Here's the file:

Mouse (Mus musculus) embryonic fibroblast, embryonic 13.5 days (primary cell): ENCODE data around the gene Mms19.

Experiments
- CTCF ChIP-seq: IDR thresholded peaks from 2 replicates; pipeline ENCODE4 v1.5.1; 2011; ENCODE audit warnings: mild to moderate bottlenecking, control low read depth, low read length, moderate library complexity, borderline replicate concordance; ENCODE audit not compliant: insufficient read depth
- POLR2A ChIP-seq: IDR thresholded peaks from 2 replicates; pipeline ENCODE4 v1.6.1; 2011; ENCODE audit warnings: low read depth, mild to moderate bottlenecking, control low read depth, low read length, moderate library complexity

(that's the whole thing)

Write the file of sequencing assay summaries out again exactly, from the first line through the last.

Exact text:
Mouse (Mus musculus) embryonic fibroblast, embryonic 13.5 days (primary cell): ENCODE data around the gene Mms19.

Experiments
- CTCF ChIP-seq: IDR thresholded peaks from 2 replicates; pipeline ENCODE4 v1.5.1; 2011; ENCODE audit warnings: mild to moderate bottlenecking, control low read depth, low read length, moderate library complexity, borderline replicate concordance; ENCODE audit not compliant: insufficient read depth
- POLR2A ChIP-seq: IDR thresholded peaks from 2 replicates; pipeline ENCODE4 v1.6.1; 2011; ENCODE audit warnings: low read depth, mild to moderate bottlenecking, control low read depth, low read length, moderate library complexity